Jim Schaefer: And the Red Wings. But we like to think a lot of it is because of this story. But it has consumed us. Hopefully we can move on, but we’re trying to put together a book too, so —

Male: Did either of your projects conclude that there was a limit of what you could put on the Web that people would read as compared to the long series in the paper? I mean, could you put 2,000 words on the Web and expect people to read it in the same way they would in the news columns?

M.L. Elrick: I’m not sure there’s any way to quantify that. Once they click on it we sort of initially — and this has just changed recently — you could get the whole take in one click. And what we’ve started doing now is breaking it into segments. So that if we did have a longer piece like that we could track that now, but before we weren’t able to do that.

But a lot of what we would do is we would blog from the courtroom. We’ve gone to a point where judges would yell at you for reading a paper, even chewing gum and if your eyes closed for a second God help you because a bailiff was going to come and roust you. Now we’re blogging from the courtroom. We’re sending live video out over the courtroom. And just recently we’ve had — two different judges in the past two weeks — have come up to us before we left the courtroom or spoke to us shortly after we left the courtroom to say, “My Clerk printed out your blog what was going on. I think you missed this legal point that I was trying to make in my ruling.”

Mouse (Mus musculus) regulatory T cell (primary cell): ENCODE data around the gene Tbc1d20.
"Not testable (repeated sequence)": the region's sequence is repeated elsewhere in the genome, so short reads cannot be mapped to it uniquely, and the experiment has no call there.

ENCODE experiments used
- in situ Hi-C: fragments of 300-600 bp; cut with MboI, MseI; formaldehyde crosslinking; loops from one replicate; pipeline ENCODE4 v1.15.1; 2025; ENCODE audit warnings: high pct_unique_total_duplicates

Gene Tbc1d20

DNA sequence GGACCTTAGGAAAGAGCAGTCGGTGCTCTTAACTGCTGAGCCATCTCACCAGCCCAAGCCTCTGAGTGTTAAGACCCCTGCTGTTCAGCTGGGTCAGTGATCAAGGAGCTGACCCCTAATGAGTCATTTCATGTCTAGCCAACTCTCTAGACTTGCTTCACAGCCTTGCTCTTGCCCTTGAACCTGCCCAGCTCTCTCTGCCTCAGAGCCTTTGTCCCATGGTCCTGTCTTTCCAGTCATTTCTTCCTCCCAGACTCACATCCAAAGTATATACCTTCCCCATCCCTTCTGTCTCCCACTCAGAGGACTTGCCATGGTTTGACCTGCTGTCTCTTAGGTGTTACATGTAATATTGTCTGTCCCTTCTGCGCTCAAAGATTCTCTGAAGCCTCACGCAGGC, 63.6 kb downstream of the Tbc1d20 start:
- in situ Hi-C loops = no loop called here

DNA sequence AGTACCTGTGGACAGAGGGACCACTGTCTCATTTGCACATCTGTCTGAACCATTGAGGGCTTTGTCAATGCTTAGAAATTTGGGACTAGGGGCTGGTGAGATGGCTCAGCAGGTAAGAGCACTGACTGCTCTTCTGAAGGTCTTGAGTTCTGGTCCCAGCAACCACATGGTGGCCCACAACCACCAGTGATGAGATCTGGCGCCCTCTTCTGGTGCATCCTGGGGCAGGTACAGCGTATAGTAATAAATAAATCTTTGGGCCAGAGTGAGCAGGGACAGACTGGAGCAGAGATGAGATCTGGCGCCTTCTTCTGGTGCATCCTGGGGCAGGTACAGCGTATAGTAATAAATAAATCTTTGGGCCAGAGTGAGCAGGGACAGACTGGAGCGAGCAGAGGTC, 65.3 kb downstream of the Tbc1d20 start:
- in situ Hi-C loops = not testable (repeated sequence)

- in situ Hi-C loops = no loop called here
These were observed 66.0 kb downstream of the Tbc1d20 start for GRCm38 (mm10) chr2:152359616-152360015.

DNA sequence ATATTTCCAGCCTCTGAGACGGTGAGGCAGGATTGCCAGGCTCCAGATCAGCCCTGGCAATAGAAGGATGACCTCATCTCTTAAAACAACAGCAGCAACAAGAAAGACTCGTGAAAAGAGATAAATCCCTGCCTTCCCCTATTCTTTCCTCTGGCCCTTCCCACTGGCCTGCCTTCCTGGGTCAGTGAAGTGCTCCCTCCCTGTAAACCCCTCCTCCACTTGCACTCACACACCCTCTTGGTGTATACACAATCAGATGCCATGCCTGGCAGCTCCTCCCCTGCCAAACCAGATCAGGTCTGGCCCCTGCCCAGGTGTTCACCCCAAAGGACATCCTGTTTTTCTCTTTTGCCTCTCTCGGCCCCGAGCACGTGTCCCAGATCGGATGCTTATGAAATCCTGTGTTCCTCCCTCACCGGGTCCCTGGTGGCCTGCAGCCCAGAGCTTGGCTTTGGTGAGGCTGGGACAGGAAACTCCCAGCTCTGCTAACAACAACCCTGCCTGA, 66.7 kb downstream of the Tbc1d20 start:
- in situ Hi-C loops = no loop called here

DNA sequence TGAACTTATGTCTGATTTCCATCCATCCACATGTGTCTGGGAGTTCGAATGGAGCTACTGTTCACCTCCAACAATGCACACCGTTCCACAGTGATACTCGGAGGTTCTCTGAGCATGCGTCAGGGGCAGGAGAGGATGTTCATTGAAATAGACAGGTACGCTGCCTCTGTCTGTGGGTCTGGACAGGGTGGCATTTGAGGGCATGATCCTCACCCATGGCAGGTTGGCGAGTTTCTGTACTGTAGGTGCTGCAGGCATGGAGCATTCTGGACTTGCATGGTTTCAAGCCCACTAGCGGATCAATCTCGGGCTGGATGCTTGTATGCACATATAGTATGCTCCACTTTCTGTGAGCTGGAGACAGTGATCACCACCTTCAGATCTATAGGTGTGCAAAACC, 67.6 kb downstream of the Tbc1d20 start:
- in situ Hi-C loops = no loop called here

So a lot of what we’ve written, some of it that people have really consumed in great quantities, maybe three paragraphs. You know, Kwame Kilpatrick has just been sentenced to jail. He’s scratching his head and appears to be crying. Feed. And then you say follow up and say, “He’s not crying. He’s really just sweating.” You know, and then there’s another feed. People are, — we’re basically putting out extra editions every few minutes. We’re really going back to the old style of journalism where when you have something to tell people you get it out on the street as soon as you possibly can. And it’s just — it’s — the Web site is just — there’s a lot of folks cheating the boss out of a hard day’s work reading The Free Press and we’re thankful for every single one of them.

Ken Armstrong: Our experience was the opposite, I think. The story on Jeremy Stevens was, I think, 190 inches long. It took four pages, four blank pages. And it’s the longest story that’s run in the paper since we’ve been there. And it was one of the most read ever. They did the numbers where they do heat maps, and it was being read all over the country.